The brokenhearted boy rushed down the steep path that only he and his now lost cousin knew about, and made his way to the river. It no longer smelled of smoke and death down there, and the overwhelming silence was replaced by the sweet rush of fresh water rolling through the canyon.
No less than forty feet away, a light continued to shine where the river kissed the stones. Niyol walked towards it, as the wind continued to sing in his ear.
Words of strength and resilience rested on his shoulders, as he approached the gentle light. A figure became clear as he got closer. A young girl, perhaps a few summers older than him. Her hair was black as the crow’s feather, and cut straight above her wide shoulders.
Her eyes were dark and twinkled in the night, as the light surrounding her dimmed itself to a shimmer. Rich, long eyebrows curved upwards, made her look like she held all the secrets of the world in her mind. Her cheekbones were the colour of dark roses, and her smile reminded him of the safe embrace of his mother.
She was beautiful, bathed in the moonlight and wearing nothing but the decorative beads of the Hopi on her arms and around her neck, and the firebrick war paint around her eyes and on her forehead.
Niyol didn’t know who she was, or what she wanted. He didn’t know how she got there. He couldn’t understand why she shone like the moon. But his heart and the wind spoke to him and told him to give himself unto her. They told him to trust her with his life. To follow her.
He looked up and found the moon still smiling at him. His head turned towards the upper edge behind him, where smoke rose towards the stars, black and heavy. He then looked at the girl, and couldn’t help but sigh.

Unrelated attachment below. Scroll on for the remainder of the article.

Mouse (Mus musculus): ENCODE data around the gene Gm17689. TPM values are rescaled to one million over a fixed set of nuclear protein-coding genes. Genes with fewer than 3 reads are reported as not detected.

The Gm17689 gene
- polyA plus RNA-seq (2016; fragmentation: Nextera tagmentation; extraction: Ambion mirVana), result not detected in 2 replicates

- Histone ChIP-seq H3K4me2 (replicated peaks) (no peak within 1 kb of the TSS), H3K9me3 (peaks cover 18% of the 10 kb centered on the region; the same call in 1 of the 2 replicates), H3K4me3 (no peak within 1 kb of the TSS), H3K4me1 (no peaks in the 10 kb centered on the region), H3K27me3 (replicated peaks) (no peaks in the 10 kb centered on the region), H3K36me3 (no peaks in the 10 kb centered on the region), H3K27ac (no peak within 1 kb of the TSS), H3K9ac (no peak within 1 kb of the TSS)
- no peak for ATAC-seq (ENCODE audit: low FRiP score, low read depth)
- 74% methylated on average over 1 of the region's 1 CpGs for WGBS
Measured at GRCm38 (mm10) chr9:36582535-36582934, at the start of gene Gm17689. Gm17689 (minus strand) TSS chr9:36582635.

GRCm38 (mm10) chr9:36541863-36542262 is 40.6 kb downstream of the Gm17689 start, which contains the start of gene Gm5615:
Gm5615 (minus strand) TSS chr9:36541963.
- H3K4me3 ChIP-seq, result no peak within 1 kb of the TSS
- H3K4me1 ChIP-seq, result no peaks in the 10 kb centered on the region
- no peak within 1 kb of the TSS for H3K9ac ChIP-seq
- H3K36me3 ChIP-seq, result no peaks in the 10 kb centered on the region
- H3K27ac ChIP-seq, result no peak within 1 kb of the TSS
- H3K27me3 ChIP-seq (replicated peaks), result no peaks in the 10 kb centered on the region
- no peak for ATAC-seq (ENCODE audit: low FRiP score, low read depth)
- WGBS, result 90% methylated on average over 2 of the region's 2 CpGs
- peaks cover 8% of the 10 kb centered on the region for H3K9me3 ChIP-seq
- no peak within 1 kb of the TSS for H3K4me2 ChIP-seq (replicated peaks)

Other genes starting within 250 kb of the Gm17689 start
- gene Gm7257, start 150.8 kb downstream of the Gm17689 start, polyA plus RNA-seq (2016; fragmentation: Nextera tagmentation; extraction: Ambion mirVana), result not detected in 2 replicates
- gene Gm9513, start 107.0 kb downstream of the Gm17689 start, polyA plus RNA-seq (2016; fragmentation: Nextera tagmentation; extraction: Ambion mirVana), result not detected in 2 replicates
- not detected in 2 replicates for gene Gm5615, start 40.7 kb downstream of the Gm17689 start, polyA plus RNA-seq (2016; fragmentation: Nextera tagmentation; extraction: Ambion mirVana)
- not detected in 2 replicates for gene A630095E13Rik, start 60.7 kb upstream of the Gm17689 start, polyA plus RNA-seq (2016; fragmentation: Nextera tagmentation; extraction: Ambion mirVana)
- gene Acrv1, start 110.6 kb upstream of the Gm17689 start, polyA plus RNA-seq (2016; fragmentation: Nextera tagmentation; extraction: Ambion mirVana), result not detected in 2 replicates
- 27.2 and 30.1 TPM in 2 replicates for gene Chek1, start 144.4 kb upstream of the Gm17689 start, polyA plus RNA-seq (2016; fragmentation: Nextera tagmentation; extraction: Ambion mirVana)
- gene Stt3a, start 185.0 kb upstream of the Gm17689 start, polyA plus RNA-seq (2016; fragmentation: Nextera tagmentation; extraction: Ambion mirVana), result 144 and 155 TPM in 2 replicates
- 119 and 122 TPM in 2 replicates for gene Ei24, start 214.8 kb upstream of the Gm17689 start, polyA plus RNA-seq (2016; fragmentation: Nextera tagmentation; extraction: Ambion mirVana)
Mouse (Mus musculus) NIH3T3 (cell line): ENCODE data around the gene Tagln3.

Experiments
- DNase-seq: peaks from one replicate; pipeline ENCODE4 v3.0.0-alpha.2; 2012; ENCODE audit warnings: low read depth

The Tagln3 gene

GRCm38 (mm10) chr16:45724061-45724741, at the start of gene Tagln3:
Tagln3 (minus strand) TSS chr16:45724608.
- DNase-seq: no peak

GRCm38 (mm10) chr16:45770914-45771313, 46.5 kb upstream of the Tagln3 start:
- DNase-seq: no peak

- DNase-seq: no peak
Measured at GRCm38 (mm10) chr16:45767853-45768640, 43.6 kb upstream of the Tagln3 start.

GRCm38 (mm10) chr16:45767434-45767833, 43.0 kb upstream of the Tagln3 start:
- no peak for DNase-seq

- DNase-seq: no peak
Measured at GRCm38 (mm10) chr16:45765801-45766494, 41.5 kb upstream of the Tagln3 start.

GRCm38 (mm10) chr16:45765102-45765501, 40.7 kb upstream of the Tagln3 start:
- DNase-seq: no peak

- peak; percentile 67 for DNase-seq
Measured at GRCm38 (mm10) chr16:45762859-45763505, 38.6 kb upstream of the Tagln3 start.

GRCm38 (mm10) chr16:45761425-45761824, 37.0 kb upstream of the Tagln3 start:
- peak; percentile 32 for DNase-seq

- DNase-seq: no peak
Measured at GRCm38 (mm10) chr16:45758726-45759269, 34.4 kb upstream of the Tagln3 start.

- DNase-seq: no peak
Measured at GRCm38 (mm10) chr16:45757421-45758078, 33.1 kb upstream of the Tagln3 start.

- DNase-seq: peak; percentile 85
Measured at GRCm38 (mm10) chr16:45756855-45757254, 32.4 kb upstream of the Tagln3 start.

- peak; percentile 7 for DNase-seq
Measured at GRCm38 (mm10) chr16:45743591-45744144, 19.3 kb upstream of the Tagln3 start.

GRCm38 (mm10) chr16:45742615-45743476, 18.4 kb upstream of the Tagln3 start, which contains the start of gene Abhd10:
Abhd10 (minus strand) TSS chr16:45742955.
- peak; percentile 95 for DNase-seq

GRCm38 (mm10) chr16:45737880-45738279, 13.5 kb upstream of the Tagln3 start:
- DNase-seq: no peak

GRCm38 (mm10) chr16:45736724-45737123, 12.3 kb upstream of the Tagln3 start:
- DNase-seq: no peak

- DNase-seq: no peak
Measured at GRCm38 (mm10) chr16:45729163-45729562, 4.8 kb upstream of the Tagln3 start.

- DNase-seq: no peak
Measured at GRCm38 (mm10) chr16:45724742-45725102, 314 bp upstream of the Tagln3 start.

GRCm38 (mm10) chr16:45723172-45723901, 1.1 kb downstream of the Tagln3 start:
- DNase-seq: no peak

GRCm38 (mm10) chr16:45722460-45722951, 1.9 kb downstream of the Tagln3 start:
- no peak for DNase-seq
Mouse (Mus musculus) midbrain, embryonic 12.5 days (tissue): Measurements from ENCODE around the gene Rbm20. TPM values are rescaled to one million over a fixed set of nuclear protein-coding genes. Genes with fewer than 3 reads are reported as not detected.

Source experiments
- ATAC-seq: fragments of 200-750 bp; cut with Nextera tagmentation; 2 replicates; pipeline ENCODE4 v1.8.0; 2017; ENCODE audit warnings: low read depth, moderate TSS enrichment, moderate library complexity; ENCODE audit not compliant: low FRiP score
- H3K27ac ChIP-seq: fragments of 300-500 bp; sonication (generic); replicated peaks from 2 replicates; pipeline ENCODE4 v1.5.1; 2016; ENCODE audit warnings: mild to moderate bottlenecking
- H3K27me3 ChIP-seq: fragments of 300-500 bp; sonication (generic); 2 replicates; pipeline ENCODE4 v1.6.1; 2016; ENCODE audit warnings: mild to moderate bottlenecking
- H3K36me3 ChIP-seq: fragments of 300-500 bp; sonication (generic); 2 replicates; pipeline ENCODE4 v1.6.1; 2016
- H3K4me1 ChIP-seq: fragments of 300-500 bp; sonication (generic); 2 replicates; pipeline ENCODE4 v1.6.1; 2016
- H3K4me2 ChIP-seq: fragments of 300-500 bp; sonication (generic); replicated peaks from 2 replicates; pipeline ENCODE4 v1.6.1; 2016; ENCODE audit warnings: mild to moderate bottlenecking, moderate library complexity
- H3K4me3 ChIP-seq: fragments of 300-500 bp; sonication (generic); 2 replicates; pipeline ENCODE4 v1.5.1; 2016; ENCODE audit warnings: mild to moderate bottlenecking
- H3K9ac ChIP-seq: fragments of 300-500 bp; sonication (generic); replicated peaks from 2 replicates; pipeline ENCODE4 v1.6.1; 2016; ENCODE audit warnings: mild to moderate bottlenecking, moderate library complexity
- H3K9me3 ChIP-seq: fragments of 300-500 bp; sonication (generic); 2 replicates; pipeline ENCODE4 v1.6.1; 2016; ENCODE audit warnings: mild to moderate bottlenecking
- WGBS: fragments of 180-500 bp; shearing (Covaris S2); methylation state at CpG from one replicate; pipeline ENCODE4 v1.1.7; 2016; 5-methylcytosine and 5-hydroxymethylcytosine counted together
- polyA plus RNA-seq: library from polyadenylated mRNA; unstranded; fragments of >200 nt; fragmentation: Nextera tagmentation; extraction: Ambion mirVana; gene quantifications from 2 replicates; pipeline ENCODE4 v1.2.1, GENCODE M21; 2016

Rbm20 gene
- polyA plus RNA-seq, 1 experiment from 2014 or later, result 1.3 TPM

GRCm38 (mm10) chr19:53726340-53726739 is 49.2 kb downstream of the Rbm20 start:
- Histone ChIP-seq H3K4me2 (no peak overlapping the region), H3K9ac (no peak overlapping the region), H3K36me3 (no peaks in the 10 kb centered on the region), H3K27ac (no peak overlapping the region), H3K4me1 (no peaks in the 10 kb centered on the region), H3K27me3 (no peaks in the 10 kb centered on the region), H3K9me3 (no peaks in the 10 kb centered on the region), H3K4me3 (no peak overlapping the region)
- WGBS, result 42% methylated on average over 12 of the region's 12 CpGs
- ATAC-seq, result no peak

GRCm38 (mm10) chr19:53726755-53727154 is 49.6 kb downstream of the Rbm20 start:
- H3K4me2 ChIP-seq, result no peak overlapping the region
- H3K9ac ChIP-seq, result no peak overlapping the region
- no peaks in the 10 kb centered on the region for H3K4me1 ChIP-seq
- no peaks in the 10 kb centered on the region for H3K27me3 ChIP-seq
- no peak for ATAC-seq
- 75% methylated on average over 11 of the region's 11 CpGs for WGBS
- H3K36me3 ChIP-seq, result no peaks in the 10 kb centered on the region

She was taller than him, her skin the colour of cinnamon. And most notably, she wore the wing of a giant white falcon instead of a right arm.
She smiled at him, patient and endearing.
‘Who are you?’ He asked, his voice but a tremor.
The girl said nothing. Instead, she touched his cheek with her left hand – her fingers barely a flutter on his dry skin.
‘I bear the name of the Wind,’ Niyol said. ‘What name did they give you?’
The girl looked up at the moon, and shrugged.
‘I’m just a tear. The moon suffers when her children suffer. So she cries. Tonight she cried, and I fell out of her eye. I don’t have a name.’
Niyol wondered for a brief moment, but ultimately accepted her answer with a short nod.
‘Why do you have a wing for an arm?’
The girl extended the wing, and the long white feathers with crimson tips fanned out, reaching all the way to the ground and high above her head. The boy’s jaw dropped with awe – he had never seen anything so beautiful.
‘The moon cannot control what comes out of her eyes. Sometimes, when she cries, her tears give birth to acacia trees. And sometimes, they create giant falcons that soar through the sky and breathe fire. Tonight she made me. And I have a wing.’
‘But why just one wing? Aren’t you supposed to have two, so you can fly?’
‘I’m not supposed to fly, Niyol.’
‘Then what are you supposed to do?’